TWOAS Dev Diary #12

This is the twelfth entry of my dev diary for The Weight of a Soul.

Progress

So I’ve laid out the structure of Day Four. It’s going to start by following through on the big end-of-Day-Three reveal, giving Marid a dialogue with the antagonist where she can ask questions and have a sort of verbal battle now that we finally know who the antagonist is. After that, Marid has to escape from captivity in a short puzzle sequence, make one final journey through the Channelworks District overworld, and confront the antagonist in the highest point of the Channelworks. Predictable, I know, but I felt it was the best way to hit all the plot points and emotional beats leading up to the climactic showdown.

Right now I’m working my way through the “cinematic” at the beginning and the dialogue with the antagonist. As I mentioned earlier, I find dialogue the hardest part of The Weight of a Soul to write, so it’s not going very quickly. It’s also a pretty heavy conversation that hits some emotional dark points for me, at a particularly depressing time to be alive. I’m taking my time to write this dialogue because it’s emotionally draining, it’s difficult to write, and this scene in particular is an incredibly important unskippable plot point so it has to be good.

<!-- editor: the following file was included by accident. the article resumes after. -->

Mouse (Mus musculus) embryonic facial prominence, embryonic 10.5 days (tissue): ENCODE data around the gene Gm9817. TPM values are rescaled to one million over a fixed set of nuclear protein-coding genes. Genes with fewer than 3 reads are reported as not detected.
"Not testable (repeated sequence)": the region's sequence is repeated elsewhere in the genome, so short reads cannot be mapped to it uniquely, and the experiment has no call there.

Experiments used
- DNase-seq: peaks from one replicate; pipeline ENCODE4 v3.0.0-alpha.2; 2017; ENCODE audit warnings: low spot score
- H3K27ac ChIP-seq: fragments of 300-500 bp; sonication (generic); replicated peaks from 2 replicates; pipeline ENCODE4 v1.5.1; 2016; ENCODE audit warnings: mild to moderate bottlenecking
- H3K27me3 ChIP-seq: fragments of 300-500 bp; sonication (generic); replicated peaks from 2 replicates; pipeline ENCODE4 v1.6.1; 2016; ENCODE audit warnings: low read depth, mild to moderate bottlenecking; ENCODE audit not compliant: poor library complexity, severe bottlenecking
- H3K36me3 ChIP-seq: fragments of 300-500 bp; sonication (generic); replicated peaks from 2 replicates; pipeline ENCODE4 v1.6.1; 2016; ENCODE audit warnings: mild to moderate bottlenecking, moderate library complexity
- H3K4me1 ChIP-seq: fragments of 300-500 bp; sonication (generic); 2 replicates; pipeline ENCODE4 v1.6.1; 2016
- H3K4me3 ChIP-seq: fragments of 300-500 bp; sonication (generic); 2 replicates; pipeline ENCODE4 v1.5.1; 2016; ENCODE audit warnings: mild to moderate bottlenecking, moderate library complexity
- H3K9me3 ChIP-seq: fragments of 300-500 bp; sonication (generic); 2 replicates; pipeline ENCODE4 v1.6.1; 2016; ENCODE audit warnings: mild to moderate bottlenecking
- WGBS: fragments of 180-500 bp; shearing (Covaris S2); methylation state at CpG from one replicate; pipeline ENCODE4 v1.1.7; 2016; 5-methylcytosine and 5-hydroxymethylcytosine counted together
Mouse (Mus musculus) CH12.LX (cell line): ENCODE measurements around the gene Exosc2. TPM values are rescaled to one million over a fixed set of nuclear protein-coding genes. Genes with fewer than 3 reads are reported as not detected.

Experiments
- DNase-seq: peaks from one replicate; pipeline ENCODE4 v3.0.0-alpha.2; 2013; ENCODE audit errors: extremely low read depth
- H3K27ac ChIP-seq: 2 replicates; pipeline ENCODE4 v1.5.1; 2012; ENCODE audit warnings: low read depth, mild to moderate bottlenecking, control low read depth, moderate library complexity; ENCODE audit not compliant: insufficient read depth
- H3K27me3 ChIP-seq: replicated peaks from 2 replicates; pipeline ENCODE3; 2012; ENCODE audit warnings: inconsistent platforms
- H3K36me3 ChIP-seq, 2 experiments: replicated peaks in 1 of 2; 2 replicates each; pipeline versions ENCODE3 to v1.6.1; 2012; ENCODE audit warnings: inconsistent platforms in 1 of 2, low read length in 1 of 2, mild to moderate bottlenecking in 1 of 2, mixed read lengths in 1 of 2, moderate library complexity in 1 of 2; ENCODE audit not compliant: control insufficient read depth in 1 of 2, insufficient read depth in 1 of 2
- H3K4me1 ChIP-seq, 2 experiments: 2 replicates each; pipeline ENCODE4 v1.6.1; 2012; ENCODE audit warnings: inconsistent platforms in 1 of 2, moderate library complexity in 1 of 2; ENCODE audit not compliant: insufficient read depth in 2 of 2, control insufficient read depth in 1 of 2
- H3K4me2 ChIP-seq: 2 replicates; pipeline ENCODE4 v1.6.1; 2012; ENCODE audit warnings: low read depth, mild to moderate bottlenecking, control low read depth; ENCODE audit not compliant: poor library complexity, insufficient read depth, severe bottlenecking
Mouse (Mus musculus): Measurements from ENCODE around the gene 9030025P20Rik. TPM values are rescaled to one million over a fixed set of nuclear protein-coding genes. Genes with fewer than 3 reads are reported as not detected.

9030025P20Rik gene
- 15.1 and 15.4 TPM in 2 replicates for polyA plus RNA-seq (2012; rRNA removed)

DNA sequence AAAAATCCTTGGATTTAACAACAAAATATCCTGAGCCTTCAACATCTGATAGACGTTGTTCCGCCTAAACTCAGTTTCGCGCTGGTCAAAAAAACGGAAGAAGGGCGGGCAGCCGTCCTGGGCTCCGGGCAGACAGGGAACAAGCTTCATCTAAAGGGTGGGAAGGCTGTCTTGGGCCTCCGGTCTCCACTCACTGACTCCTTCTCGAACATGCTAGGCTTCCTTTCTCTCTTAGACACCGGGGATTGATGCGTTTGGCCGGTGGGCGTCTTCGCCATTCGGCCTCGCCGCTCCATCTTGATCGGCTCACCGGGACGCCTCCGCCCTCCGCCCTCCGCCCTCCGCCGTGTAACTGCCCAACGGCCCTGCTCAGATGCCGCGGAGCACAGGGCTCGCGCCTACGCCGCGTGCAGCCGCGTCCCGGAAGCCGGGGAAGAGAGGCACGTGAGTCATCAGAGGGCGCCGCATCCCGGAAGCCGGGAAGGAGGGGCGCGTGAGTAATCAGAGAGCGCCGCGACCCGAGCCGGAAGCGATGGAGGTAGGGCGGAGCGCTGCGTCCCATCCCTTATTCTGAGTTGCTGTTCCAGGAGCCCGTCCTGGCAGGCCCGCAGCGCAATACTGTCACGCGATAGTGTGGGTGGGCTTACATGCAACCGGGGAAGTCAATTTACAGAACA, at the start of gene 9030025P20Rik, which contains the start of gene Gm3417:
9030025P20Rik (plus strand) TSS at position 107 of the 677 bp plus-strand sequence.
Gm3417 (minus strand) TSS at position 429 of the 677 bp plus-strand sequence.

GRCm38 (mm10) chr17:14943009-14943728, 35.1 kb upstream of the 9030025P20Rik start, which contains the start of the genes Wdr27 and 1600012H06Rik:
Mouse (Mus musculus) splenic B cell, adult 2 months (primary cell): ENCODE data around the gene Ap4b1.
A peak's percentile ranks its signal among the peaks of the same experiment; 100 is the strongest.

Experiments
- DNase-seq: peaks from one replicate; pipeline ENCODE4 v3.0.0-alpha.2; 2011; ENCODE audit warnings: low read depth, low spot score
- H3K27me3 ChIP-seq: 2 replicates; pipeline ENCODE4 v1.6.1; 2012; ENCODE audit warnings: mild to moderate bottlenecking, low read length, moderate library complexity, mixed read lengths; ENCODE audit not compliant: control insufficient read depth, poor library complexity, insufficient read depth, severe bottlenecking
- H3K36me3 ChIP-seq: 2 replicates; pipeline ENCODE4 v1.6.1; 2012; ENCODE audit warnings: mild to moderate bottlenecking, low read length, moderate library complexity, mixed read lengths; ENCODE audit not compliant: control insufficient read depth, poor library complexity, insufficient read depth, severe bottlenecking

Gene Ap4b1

Adapting the Timeline

Since this dialogue is such a pain, and I’m already behind on my schedule for Day Four, I no longer believe that I can finish the story by December 31st. At least, not if I keep following the same workflow and polishing everything to the same degree of quality.

I believe I’ll end up somewhere around the final confrontation, without enough time to write the epilogue sequences. That means I will need an additional couple of weeks, give or take, to finish the story proper, which would put my “pen down, stop writing” day on January 15.

I am okay with this pushing back of the schedule because my original schedule included a little bit of flex for this exact sort of situation. If push comes to shove, there is still time for me to cut nonessential features like the original music score. (I can produce whatever I’m able to produce and make up for the remainder by licensing appropriate ambient music tracks, such as the ones at tabletopaudio.com.)

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